It takes some time for the members of AtmOsfear to pull together a new, about six years apart, exactly. Zenith is their third album, and it's as dark as its bleak, minimalist cover. Over a soundscape of atmospheric keyboards, the band layers textures of music merge melody with quiet melancholy, near despondency (Loss of Hope, Scum of Society). Zenith is not gloom and desperation like doom metal, merely ethereal, lingering and foreboding like the Titanic listing towards the iceberg in the cold dark night. If this sounds a bit ominous or creepy, do not be put off. The restless, dark intensity of AtmOsfear's Zenith is desperately intriguing and effortlessly entertaining. Just don't come to this album with a heavy heart or deep matter weighing upon your mind; it may be too much for you. There are some rougher moments within as when AtmOsfear's attempts some harsher vocals. But this only makes the exploration of Zenith an intriguing adventure into an undiscovered country which prog fans will love.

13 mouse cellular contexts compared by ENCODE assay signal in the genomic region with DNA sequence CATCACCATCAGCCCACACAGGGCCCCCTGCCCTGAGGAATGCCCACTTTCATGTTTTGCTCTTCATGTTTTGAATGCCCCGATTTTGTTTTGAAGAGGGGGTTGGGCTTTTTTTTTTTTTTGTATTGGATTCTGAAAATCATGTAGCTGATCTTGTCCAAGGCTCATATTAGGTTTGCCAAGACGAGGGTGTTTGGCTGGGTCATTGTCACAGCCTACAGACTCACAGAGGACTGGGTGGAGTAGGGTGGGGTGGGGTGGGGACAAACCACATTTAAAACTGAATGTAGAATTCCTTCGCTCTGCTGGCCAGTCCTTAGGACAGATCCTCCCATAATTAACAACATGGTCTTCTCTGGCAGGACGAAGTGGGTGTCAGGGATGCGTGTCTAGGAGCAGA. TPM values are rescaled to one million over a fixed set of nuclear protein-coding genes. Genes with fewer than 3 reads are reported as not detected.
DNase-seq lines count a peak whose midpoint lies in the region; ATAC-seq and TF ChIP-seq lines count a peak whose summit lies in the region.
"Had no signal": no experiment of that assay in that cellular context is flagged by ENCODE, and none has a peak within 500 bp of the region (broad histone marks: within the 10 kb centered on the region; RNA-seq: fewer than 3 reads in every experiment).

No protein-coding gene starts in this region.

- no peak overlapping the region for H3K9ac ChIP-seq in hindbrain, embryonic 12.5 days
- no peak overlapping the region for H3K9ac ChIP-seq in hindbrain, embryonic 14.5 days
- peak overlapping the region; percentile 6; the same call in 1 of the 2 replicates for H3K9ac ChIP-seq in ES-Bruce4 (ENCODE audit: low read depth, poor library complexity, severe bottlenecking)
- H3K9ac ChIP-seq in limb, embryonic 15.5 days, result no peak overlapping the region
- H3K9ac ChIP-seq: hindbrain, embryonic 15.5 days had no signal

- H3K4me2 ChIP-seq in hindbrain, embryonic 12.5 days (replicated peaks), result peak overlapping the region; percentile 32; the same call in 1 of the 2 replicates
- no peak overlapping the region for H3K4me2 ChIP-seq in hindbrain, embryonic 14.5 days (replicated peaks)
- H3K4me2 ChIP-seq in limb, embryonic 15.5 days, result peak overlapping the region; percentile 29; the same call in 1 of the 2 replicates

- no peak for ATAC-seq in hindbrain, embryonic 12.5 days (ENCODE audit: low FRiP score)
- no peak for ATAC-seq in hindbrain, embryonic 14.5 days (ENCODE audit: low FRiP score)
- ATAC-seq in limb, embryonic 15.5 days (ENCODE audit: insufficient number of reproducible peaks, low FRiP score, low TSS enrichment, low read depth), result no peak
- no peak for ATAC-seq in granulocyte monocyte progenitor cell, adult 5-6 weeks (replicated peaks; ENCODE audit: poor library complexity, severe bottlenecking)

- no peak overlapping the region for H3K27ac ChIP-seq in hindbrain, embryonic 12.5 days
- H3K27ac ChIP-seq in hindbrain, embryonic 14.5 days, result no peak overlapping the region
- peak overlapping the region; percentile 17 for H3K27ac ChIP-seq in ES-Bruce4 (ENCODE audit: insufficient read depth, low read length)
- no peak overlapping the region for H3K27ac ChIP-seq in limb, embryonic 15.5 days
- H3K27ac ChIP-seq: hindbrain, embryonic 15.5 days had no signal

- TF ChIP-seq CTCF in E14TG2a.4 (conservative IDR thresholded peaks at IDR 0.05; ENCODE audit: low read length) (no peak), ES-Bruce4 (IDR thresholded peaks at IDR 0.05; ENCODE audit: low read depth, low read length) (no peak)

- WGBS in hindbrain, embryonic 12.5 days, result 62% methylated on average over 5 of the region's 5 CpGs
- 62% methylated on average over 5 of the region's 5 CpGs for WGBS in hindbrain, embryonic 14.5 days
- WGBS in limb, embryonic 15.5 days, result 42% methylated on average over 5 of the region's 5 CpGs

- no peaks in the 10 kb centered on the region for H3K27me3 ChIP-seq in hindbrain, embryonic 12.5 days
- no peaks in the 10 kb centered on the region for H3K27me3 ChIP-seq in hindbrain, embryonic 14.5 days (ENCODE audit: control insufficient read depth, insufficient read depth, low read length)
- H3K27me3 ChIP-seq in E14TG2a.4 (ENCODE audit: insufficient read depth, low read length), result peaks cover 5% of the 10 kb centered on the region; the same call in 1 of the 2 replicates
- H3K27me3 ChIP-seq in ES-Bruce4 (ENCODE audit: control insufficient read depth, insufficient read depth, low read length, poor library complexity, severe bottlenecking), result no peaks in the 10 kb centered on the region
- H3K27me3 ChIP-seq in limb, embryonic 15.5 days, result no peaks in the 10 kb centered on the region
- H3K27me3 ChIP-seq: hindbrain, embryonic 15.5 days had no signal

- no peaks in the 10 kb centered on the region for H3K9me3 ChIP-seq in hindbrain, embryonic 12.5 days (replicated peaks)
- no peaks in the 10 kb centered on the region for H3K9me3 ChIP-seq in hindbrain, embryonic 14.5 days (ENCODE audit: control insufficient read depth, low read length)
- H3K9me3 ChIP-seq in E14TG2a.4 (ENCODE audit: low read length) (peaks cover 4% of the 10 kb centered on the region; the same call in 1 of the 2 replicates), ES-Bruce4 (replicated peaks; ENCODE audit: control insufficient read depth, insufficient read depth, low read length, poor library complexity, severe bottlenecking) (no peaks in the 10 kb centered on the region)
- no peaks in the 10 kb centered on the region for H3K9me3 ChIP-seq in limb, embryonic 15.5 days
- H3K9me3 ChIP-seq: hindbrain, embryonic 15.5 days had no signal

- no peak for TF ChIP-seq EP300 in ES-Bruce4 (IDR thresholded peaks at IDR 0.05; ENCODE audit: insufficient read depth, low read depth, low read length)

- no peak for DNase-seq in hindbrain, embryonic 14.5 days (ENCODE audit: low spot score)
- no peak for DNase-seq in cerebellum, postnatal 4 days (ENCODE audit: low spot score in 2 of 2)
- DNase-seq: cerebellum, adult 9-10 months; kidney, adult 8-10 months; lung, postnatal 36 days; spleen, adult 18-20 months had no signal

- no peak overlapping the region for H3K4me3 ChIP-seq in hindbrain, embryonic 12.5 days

Dark, dense, and deeply intriguing, AtmOsfear's Zenith is like exploring a great undiscovered country with trepidation and intrigue: a delight for prog fans everywhere.
England's Seven had a bottle rocket-like existence between 1989 and 1990, spinning two singles in the latter year and performing with the likes of Richard Marx. Then they were gone. But some remembered them ... [ Read More ]